There's also one LFO for pitch - vibrato, and amplitude - tremolo. These are unfortunately global per voice (and it's a shame!).
Intriguing is the pitch bend response: you can set it across +/- 4(!) octaves, and allow the synth to keep tune while note is released and decaying and pitch bend messages are received.

VZ-10M also operates in very fancy performance modes: Normal is single voice, Combination is stacking max of four patches with velocity splitting/switching, keyboard crossfade, transposition etc.
Operation Memory allows saving either of them in a memory slot.
Theres also full-fledged multitimbral mode with static voice and output allocation.

Editing is pretty fancy, thanks to big emerald LCD, 16x8 chars with some nice graphic representation of pair architecture, envelopes and breakpoints. The intuitiveness (even despite fast module switching and selecting) is, however, nightmarishly reduced by many concurrent "pages" while lacking "Mark/Jump" (except amplifier envelope) function and that cursor resets position when module is selected - a tragedy when you use all 8 stages in envelope. Patches are edited "globally", i.e. patch change will affect all Operation Memory slots

The sound: big, aggressive, gritty (with great deal of aliasing). While it's often reminding of DX-type of FM, it is capable of doing some very killer and beautiful sounds- think that you can detune 8 sawtooth waves! Just hearing "See God", "PrimalScream" or "Heavy Metal" makes you certain of what power this baby posesses, but there's always that bitter aftertaste when you start editing - one step too little, like every aspect of this synth was packed in being done only halfway through.
So, FM is always 1/2 ratio, LFOs for amplitude and pitch are global, and eight-stage envelopes where you can set your own sustain point... are not loopable (and if they were, that would be the most powerful machine ever- possibly even claiming the fame from the mighty Yamahas SY/TG 77/99).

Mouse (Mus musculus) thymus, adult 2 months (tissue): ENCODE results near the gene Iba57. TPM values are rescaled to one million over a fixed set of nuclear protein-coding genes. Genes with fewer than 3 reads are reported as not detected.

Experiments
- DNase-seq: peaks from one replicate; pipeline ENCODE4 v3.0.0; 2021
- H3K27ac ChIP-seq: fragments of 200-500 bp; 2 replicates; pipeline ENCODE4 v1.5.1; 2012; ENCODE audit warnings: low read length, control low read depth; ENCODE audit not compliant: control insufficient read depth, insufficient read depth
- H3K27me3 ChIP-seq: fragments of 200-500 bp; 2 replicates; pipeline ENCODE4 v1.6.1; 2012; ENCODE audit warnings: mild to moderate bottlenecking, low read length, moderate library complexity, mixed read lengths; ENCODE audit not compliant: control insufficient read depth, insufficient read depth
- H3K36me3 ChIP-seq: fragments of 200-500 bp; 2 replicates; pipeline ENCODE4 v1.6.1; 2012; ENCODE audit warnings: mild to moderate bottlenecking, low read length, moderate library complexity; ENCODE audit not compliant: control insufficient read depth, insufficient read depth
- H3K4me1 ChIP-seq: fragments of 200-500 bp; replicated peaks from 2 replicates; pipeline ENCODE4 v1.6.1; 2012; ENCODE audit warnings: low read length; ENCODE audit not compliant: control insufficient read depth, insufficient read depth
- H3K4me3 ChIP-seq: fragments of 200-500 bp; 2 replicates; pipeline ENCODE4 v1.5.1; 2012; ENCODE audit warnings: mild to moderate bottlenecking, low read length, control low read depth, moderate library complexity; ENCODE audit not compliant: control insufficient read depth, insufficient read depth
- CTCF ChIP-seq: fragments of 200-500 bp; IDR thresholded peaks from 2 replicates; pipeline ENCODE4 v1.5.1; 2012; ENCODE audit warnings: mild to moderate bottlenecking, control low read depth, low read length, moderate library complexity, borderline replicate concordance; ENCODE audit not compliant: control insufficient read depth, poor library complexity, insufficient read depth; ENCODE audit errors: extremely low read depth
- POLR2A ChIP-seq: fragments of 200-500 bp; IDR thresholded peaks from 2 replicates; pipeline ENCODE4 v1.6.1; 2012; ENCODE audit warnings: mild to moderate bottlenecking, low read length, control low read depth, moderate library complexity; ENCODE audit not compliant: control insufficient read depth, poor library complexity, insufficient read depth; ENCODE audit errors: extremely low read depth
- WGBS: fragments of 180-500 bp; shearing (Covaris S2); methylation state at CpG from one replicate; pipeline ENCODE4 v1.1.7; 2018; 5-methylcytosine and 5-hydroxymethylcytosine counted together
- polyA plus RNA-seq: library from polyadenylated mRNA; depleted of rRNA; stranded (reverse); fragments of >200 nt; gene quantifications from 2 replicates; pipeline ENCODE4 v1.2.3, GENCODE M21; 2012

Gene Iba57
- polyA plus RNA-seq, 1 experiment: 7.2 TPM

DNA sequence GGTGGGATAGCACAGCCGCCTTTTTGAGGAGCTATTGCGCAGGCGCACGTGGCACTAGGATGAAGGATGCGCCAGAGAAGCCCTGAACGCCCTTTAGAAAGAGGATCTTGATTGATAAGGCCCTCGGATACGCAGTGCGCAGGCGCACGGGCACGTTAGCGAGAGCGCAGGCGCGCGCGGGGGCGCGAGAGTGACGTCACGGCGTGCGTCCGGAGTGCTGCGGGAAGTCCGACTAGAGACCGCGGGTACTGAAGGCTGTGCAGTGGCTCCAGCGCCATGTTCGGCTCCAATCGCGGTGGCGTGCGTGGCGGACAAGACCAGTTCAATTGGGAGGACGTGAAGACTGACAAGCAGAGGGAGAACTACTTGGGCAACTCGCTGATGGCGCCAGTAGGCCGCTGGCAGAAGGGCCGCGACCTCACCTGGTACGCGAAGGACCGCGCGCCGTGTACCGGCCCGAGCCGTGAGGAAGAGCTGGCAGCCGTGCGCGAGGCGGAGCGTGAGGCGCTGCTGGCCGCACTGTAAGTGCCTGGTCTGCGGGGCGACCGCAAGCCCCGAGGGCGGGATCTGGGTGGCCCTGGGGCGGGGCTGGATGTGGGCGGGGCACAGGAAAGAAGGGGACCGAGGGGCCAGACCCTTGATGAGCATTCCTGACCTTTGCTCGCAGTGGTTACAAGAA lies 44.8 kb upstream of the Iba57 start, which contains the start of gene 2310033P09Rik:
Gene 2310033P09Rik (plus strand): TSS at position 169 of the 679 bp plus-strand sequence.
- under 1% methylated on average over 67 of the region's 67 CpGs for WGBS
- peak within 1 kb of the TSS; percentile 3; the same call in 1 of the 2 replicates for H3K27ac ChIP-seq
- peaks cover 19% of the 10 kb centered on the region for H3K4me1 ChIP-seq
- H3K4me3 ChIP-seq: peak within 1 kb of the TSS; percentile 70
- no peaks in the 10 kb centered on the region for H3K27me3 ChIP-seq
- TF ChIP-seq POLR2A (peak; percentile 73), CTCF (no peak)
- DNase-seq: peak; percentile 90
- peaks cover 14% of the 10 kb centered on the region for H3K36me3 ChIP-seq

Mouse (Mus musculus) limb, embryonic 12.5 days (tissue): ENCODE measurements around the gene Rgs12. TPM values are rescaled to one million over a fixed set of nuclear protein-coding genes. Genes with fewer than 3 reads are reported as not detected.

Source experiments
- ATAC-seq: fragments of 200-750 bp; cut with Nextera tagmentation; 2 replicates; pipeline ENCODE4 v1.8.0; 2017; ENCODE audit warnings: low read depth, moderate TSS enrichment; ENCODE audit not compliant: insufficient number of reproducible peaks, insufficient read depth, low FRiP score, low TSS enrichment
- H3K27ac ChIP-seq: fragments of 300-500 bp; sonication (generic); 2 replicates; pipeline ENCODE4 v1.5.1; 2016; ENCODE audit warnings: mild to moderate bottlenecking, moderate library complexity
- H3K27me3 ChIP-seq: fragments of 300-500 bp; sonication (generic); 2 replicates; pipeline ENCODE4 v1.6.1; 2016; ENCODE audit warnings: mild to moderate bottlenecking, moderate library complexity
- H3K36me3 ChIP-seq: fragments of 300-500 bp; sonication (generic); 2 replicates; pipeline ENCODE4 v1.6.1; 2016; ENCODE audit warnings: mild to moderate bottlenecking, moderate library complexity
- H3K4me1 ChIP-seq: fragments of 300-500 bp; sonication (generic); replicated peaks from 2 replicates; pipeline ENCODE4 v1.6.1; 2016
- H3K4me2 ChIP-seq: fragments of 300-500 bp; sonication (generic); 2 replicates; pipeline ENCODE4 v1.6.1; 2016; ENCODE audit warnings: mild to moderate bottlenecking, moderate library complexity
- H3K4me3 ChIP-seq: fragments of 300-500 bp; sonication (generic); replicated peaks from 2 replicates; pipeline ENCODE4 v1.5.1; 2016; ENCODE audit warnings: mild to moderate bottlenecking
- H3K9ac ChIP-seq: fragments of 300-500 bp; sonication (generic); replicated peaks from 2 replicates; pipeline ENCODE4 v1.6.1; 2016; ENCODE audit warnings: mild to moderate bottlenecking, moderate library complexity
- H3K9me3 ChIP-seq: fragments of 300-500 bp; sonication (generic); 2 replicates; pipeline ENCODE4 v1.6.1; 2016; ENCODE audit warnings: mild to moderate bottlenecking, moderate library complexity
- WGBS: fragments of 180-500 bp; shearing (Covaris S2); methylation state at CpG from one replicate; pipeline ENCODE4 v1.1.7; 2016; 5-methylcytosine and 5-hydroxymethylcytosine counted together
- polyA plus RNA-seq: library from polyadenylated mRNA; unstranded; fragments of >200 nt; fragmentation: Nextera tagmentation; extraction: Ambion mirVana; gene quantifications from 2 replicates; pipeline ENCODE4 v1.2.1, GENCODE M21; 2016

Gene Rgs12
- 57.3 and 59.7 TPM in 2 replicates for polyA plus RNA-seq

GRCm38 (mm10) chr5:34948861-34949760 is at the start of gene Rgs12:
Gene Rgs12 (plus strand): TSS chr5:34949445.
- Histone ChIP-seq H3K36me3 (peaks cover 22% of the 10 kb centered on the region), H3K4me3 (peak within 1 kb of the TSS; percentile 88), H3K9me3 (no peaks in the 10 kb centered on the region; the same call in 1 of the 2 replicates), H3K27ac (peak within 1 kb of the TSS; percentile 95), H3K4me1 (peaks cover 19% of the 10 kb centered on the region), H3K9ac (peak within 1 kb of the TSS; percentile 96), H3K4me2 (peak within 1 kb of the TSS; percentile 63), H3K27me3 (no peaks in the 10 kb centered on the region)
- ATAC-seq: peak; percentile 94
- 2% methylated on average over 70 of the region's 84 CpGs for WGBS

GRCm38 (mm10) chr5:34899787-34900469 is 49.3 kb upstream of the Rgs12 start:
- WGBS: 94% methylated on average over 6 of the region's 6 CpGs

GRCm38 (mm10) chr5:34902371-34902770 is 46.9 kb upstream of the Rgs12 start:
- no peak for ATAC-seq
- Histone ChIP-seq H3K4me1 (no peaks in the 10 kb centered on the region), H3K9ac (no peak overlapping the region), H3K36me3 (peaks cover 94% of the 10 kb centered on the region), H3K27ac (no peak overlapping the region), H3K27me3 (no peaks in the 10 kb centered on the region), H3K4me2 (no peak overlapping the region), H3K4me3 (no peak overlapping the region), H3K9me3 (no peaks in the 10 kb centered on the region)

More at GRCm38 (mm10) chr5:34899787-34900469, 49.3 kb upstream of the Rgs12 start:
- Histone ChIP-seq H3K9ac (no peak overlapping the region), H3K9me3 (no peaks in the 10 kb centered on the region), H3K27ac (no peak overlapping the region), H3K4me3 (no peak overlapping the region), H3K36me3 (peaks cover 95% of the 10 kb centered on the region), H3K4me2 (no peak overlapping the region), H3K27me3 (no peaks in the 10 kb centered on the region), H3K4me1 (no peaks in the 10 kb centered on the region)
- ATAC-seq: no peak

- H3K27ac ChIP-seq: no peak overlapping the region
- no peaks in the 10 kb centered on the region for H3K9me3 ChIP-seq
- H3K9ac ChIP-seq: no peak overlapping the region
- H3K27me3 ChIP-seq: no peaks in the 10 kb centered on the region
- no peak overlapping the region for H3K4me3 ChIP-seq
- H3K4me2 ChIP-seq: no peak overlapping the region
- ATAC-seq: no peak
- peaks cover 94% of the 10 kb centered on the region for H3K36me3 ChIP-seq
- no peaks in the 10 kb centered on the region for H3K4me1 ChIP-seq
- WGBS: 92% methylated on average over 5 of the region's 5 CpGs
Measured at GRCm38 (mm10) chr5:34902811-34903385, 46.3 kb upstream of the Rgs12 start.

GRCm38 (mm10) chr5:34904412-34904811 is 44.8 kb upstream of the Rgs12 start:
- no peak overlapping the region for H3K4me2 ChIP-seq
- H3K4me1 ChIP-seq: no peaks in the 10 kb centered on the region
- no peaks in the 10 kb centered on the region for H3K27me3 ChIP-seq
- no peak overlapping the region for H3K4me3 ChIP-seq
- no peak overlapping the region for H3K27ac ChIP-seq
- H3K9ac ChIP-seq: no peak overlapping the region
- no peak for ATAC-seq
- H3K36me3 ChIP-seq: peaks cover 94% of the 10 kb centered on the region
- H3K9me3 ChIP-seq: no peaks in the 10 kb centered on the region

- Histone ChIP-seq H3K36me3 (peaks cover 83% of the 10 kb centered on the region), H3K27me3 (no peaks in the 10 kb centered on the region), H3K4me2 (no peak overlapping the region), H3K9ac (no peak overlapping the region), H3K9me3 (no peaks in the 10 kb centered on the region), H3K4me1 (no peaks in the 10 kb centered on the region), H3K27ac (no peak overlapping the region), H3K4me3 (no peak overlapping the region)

I just love it, and then just hate it...

Experience required:
Not for novices, tedious to program because of complexity and awkward menu-driven page switching, uses abbreviations
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Re: Casio CZ5000 vs VZ1

Postby madtheory » Sat Apr 09, 2011 7:05 pm

That's a great summary of the VZ engine! Just to add, one mitigating feature of the LFO is that you can set it to respond differently for each voice, so for example you can have different vibrato rates on each note.
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Re: Casio CZ5000 vs VZ1

Postby rockmanrock » Mon Apr 11, 2011 4:00 pm

I had a VZ-8M for a while. I soon came to the conclusion life was too short for all that bollocks, give me my CZ101 any day. It made the TX81Z look sane. I think the CZ1 is the one to get - CZ character, ease of use and velocity for some life.
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Re: Casio CZ5000 vs VZ1

Postby madtheory » Mon Apr 11, 2011 5:15 pm

LOL! I never took to the TX81Z or the DX-7. I was always disappointed by the tone. In my opinion the sound of the Casio implementation of FM is superior tonally. You get warmer pads and more complex evolving sounds.
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Re: Casio CZ5000 vs VZ1

Postby rockmanrock » Mon Apr 11, 2011 7:00 pm